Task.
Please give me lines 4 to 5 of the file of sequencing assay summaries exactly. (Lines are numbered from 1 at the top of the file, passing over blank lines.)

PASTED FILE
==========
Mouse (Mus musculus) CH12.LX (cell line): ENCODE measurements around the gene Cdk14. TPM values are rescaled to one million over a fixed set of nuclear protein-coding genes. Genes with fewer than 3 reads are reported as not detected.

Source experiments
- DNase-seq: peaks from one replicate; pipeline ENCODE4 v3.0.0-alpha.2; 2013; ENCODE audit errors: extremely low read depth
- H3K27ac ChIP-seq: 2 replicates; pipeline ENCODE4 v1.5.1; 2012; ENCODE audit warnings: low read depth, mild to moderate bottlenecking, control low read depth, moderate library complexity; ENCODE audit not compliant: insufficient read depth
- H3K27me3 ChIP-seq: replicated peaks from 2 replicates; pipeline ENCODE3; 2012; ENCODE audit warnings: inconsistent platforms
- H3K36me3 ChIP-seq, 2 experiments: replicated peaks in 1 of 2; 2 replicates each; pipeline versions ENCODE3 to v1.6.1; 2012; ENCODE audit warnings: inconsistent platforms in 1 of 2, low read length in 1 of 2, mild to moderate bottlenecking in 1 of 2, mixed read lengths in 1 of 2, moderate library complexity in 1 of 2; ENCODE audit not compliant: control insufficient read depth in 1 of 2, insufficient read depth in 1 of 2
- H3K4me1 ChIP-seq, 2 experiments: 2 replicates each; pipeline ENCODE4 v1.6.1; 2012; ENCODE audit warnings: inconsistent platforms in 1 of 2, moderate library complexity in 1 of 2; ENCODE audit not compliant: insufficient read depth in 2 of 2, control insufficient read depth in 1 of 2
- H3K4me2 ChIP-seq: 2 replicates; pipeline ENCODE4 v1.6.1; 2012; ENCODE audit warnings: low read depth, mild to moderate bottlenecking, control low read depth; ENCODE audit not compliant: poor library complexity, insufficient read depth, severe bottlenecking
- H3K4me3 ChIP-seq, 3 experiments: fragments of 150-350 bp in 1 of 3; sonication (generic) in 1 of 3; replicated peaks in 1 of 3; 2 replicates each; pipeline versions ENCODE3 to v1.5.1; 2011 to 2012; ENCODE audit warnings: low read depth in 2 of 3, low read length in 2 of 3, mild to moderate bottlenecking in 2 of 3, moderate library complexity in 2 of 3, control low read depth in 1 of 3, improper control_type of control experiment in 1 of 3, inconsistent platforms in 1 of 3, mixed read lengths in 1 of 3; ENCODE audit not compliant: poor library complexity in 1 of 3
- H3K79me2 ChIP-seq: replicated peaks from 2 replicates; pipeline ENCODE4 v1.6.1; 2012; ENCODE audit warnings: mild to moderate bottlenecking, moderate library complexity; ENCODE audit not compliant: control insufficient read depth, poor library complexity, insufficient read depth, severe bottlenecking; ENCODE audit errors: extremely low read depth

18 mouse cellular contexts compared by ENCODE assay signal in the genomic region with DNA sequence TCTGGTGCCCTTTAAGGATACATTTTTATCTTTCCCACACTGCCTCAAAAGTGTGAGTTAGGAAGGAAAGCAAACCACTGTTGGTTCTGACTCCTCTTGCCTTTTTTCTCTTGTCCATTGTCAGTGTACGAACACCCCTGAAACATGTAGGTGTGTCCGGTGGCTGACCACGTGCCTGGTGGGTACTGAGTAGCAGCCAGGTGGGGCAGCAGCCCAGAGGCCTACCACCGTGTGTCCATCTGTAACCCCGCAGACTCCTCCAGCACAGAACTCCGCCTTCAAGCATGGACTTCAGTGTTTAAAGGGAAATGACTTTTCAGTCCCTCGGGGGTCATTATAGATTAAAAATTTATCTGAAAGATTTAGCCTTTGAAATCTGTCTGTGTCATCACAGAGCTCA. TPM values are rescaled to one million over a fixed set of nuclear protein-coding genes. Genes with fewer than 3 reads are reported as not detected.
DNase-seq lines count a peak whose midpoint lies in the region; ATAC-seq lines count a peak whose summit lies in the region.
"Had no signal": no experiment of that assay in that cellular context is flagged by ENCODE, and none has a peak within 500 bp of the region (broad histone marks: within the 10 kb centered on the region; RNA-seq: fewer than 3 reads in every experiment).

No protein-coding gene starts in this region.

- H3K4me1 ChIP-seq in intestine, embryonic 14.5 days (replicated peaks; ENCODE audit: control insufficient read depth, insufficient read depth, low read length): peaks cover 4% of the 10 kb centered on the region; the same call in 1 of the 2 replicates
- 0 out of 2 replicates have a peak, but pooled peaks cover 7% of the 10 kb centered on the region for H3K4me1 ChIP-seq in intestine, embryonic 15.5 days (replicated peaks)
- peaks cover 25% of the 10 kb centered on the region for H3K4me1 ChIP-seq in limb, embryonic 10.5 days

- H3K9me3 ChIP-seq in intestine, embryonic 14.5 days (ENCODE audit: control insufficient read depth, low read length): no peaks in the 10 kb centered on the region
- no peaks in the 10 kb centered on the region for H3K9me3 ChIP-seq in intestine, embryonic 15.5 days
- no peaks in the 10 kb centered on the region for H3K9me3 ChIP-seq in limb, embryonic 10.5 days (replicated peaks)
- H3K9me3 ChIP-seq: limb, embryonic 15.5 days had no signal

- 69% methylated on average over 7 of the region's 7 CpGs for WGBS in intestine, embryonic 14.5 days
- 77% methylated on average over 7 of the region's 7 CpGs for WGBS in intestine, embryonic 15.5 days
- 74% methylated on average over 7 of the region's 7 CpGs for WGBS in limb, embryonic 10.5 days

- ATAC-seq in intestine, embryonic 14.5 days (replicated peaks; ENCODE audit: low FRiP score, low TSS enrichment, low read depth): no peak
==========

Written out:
- H3K27ac ChIP-seq: 2 replicates; pipeline ENCODE4 v1.5.1; 2012; ENCODE audit warnings: low read depth, mild to moderate bottlenecking, control low read depth, moderate library complexity; ENCODE audit not compliant: insufficient read depth
- H3K27me3 ChIP-seq: replicated peaks from 2 replicates; pipeline ENCODE3; 2012; ENCODE audit warnings: inconsistent platforms